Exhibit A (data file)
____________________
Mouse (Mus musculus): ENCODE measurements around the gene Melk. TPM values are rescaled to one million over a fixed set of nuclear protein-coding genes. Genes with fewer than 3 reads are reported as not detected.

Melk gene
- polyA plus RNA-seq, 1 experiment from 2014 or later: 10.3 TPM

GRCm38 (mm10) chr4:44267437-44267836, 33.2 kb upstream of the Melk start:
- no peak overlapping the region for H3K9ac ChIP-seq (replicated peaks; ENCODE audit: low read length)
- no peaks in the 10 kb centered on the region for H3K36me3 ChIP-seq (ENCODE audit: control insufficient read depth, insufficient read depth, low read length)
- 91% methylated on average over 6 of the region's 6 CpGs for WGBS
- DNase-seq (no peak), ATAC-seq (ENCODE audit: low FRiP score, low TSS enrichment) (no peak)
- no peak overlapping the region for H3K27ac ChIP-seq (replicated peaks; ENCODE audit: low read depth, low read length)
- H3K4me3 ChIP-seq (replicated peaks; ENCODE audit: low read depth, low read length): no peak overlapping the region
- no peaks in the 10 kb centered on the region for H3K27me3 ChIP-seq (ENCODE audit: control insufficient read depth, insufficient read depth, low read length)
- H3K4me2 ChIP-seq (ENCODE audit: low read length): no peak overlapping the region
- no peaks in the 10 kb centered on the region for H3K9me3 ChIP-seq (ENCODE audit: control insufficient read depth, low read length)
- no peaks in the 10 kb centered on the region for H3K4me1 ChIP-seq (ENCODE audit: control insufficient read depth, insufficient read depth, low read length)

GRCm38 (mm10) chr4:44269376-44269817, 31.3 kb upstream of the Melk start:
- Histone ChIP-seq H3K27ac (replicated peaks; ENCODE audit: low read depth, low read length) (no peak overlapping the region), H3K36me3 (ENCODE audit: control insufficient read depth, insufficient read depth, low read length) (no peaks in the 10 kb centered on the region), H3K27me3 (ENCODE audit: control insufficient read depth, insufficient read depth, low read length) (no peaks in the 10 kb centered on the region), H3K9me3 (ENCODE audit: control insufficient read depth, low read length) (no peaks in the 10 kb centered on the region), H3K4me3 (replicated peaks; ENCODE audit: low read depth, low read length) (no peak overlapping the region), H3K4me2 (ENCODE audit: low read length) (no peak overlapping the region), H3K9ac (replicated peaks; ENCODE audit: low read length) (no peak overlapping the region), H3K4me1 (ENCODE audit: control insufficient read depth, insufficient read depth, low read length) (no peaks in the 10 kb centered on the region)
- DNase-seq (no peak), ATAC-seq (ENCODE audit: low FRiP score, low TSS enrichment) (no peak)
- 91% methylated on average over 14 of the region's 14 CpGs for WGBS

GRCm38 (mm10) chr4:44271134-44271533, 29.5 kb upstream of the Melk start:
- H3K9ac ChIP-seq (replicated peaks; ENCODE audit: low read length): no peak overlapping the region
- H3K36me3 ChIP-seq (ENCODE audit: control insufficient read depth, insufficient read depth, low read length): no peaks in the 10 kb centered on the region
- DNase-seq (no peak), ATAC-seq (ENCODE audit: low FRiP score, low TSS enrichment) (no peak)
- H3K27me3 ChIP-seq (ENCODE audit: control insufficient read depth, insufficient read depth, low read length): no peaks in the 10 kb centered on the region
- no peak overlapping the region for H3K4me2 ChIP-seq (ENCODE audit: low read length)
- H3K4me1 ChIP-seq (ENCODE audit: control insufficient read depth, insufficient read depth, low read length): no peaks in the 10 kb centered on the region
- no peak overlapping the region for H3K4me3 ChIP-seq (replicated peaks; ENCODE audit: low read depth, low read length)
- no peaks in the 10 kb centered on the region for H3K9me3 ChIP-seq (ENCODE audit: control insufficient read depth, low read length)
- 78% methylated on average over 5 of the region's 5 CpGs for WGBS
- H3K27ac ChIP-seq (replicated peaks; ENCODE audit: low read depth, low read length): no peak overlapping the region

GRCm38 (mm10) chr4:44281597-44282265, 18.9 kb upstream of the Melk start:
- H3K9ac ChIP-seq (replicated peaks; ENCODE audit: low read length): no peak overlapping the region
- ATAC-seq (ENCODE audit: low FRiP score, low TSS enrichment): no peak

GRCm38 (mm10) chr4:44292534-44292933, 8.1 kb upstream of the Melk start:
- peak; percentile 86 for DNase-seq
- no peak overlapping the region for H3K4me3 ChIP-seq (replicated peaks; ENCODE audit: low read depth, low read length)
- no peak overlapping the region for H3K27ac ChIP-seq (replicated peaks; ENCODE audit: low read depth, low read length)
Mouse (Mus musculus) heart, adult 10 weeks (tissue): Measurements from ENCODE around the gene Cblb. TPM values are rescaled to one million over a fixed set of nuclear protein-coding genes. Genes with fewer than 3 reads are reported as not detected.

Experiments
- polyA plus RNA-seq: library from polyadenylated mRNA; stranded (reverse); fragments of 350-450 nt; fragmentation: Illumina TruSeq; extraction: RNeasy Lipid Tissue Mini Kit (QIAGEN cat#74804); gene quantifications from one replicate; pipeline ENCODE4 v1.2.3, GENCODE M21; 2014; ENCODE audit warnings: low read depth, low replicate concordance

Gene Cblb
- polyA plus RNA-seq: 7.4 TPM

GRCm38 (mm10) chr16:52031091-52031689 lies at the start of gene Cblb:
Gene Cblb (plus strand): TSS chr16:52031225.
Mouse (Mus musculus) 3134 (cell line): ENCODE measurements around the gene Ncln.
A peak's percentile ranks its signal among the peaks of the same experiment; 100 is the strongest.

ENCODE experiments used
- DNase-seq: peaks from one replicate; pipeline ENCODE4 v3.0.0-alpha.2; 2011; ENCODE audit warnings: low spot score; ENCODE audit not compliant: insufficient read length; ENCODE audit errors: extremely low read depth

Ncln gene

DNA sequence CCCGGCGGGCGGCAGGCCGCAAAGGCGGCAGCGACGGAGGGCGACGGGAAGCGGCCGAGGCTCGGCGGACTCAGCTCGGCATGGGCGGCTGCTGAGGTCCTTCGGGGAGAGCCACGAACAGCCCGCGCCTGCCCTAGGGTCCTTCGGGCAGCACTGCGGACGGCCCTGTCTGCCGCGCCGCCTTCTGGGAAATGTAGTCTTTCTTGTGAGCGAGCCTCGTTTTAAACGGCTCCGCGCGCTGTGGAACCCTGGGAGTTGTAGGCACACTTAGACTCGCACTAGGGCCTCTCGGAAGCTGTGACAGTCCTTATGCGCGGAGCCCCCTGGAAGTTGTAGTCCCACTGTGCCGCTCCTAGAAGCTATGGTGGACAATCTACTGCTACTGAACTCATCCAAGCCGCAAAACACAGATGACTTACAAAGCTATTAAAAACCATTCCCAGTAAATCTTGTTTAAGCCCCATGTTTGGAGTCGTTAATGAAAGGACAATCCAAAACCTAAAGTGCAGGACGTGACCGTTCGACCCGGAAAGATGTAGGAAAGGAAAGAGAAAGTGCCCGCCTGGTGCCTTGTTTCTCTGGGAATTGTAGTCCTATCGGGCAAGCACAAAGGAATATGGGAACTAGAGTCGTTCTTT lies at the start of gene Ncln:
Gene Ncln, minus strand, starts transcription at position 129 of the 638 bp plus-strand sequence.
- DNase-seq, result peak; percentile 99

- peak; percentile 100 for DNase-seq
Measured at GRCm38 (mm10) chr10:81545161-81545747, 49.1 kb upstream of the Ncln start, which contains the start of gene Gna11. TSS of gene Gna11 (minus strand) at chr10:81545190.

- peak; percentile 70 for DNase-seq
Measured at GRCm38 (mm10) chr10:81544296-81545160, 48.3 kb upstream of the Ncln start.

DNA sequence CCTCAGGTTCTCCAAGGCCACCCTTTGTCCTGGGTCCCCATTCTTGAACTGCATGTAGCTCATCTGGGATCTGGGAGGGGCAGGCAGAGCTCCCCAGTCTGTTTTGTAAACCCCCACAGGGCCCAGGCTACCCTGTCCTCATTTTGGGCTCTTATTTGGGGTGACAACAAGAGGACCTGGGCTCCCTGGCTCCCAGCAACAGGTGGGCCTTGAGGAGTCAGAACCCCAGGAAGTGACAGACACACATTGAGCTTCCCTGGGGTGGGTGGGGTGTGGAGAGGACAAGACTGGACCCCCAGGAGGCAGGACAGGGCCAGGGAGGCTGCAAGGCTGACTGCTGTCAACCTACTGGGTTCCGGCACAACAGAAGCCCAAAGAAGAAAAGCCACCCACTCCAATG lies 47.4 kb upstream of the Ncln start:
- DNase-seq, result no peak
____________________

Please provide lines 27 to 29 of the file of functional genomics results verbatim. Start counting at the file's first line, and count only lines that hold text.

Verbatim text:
- no peaks in the 10 kb centered on the region for H3K9me3 ChIP-seq (ENCODE audit: control insufficient read depth, low read length)
- 78% methylated on average over 5 of the region's 5 CpGs for WGBS
- H3K27ac ChIP-seq (replicated peaks; ENCODE audit: low read depth, low read length): no peak overlapping the region